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Gulfstream News & Notes
Pool Play Better Suited to Conditions of Donn Handicap
Trainer Mark Casse entered Pool Play in the Hal’s Hope (G3) at Gulfstream Park on Jan.13 without any expectations that the 8-year-old veteran would be a serious factor in the one-turn, one-mile prep for Saturday’s $500,000 Donn Handicap.
The millionaire son of Silver Deputy, whose late-running style is more geared to two-turn races, was very much a factor in the Hal’s Hope while closing from last to fall just a neck short of victory behind Csaba.
“It was better than I thought it would be. He’s come out of that race and has been training better than ever,” Casse said. “If they give him some pace to run at in the Donn, I think he’ll do really well.”
Pool Play was ridden by Miguel Mena, who ventured from Fair Grounds to Gulfstream for the second-place finish.
“Miguel knows him quite well. We were contemplating not bringing him in for the last race because we thought he didn’t have much of a shot because he needed the race,” Casse said. “We went ahead and brought him in and I’m glad we did. Miguel said afterwards, ‘He loves this racetrack.’”
Prior to his Gulfstream start, Pool Play was never a factor during an eighth-place finish in the Breeders’ Cup Classic (G1) at Santa Anita.
“He did not like Santa Anita at all. Miguel said he just kind of went around there. He couldn’t get him to pick up the bit,” Casse said.
Pool Play won the 2011 Stephen Foster (G1) at Churchill Downs but was sidelined with a severe tendon injury for more than a year.
“I’m proud of him, being 8 years old and because he had that injury almost a year and a half ago. It was doubtful he’d ever come back and run,” Casse said. “For him to come back and run and at the level he’s at just shows you what kind of horse he is.”
Casse, who is convinced that training over synthetic racetracks has extended Pool Play’s career, has been impressed with the Ontario-bred’s training at Palm Meadows Training Center.
“Just recently, he thinks he’s 2 or 3 again,” Casse said. “When he goes off (to the track), he’s bucking and kicking.”
Citrus Kid Earns Shot at a Big One in Donn Handicap
Grade 1 stakes-placed on turf, Citrus Kid will enter Grade 1 action on dirt in Saturday’s $500,000 Donn Handicap at Gulfstream Park. The 6-year-old son of Lemon Drop Kid earned a start in the 1 1/8-mile handicap for older horses with a sharp allowance score over Gulfstream’s main track in his first start in 15 months.
“Since he came out of that race so well, we were looking for a spot. He was training so well, why not give him a shot at a big one?” trainer John Terranova said. “He couldn’t be coming into it any better.”
Citrus Kid, who set a pressured pace in the one-turn mile allowance over the main track on Dec. 19 before holding off heavily favored El Padrino, hadn’t raced since finishing second in a turf stakes at Parx in September 2011.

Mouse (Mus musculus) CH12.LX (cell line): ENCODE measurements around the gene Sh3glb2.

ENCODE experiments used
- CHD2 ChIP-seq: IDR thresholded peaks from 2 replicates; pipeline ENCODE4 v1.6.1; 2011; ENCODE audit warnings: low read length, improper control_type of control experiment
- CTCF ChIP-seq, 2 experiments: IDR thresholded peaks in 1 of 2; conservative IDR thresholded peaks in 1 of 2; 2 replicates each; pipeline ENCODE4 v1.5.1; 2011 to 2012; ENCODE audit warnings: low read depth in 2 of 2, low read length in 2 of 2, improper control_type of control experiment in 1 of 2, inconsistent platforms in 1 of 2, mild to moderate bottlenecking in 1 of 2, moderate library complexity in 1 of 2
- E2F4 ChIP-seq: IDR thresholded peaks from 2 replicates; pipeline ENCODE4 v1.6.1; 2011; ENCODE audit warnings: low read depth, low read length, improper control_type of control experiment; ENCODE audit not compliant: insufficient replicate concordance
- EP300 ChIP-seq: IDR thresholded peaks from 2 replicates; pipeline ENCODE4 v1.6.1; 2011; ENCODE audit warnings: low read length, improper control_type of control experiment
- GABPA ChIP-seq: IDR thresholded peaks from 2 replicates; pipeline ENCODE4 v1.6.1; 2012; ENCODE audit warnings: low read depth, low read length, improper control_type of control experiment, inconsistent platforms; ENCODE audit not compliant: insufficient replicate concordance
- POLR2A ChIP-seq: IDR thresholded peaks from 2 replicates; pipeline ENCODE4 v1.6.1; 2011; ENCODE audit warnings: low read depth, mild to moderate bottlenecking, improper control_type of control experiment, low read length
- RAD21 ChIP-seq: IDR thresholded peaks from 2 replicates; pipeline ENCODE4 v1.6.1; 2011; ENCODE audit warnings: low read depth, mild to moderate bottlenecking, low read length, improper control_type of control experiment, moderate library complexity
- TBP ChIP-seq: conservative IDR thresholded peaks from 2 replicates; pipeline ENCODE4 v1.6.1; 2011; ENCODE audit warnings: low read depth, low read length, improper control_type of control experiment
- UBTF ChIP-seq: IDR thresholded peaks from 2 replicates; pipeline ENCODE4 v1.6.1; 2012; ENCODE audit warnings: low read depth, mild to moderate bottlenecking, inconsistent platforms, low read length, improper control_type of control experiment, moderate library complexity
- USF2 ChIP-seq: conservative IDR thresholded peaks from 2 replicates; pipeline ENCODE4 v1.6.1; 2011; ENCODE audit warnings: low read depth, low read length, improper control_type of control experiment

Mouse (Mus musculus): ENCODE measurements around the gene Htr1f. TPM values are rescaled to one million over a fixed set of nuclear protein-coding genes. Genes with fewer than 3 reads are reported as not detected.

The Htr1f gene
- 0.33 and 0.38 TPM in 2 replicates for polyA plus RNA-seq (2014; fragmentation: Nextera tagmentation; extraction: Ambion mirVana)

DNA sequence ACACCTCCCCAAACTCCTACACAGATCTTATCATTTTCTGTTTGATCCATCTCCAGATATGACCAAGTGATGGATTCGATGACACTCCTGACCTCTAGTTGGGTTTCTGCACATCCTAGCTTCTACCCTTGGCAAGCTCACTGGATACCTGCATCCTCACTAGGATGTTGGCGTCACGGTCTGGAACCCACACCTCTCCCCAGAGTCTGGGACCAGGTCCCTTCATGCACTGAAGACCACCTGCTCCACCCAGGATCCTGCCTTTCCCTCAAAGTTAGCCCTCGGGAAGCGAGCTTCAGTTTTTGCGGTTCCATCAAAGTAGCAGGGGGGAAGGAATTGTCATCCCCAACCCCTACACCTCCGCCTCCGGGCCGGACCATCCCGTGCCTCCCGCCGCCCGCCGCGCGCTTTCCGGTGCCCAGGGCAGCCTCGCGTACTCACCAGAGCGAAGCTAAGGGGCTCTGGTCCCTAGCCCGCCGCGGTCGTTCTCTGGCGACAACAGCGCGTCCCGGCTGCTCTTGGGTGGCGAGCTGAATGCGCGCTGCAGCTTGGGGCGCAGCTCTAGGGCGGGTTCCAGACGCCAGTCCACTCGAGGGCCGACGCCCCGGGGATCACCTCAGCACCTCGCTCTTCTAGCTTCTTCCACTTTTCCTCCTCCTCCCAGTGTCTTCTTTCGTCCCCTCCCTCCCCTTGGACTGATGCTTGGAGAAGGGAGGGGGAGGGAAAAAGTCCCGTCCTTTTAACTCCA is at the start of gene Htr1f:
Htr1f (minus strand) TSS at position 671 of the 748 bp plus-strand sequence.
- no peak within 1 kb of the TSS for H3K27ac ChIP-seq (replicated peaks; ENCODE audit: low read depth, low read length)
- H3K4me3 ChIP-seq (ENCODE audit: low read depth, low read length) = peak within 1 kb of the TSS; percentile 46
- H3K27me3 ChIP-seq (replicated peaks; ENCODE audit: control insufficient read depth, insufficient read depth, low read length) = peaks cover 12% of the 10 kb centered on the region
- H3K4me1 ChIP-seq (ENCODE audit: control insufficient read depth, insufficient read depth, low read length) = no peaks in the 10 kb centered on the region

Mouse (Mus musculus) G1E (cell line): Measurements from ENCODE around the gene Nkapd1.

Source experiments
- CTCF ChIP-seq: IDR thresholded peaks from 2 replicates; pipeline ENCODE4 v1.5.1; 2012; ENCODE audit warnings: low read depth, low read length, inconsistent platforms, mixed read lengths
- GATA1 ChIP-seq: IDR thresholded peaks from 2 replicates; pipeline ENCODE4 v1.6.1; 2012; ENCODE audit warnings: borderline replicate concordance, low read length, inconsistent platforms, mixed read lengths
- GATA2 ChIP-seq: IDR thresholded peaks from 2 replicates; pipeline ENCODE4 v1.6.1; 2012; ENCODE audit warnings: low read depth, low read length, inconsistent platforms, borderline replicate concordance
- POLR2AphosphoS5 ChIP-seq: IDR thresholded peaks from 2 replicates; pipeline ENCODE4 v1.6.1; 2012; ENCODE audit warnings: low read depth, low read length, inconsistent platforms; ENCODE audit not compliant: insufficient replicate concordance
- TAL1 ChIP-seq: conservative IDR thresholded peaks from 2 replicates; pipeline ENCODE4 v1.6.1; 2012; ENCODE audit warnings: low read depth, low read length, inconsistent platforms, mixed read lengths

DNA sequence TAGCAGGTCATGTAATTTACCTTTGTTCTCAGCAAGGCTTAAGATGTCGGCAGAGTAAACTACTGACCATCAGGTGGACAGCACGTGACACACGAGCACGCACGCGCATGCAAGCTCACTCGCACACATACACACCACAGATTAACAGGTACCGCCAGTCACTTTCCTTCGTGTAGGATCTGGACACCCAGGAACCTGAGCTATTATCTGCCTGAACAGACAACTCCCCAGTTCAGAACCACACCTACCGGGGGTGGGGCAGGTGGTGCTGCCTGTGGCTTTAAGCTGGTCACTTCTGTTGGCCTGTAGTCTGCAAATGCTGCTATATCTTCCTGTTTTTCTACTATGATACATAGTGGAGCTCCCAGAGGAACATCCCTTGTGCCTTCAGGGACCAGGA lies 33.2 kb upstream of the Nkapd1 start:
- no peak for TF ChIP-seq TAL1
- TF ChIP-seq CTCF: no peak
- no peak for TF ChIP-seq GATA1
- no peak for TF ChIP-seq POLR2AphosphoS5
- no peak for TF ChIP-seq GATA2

“They ran on a very boggy course that day, and he came out with a soft tissue injury,” Terranova said. “He had a tendon injury that required a lot of time and rehab. Since he’s come back he’s had no setbacks. He’s been fantastic.”
Citrus Kid had success on dirt early in his career, breaking his maiden and capturing the Dover Stakes at Delaware Park during his 2-year-old season. After a third in the Remsen (G2) and finishing out of the money in the Lecomte (G3), he was switched to turf, over which he’s won twice and finished second in the Jamaica (G1).
Heading into the Donn, Terranova still is not certain if his veteran performer prefers turf or dirt.
“I don’t know for sure. We’ll let him tell us, but it’s nice to have the option to jump back to a different surface if needed,” he said. “We’ll give him a chance to show how good he is on dirt, at least for right now.”
After losing Citrus Kid for 15 months, Terranova is happy to have him back in his barn no matter what surface he prefers.
“He was just starting to come into his own. Lemon Drop Kids get better with age. That was the latter part of his 4-year-old year, and he was just really starting to show big promise,” he said. “We were hopefully on the road to doing some good things, and we got sidetracked. Hopefully, we’re back and we can make up for lost time.”
Terranova also has a promising 3-year-old in his stable in Falling Sky, who captured a Gulfstream allowance race on Dec 15 before capturing the $250,000 Sam F. Davis (G3) at Tampa Bay Downs on Saturday. His next start is still up in the air.
“We haven’t figured it out yet. He went back to the track today. He looks great. Several options will be there for everybody, so we’ll see what makes sense going forward. We’ll talk it over with the owners and see what everyone’s comfortable with,” Terranova said. “Of course, we’ll let the horse lead us there. We’ll probably have more direction in the next week or so.”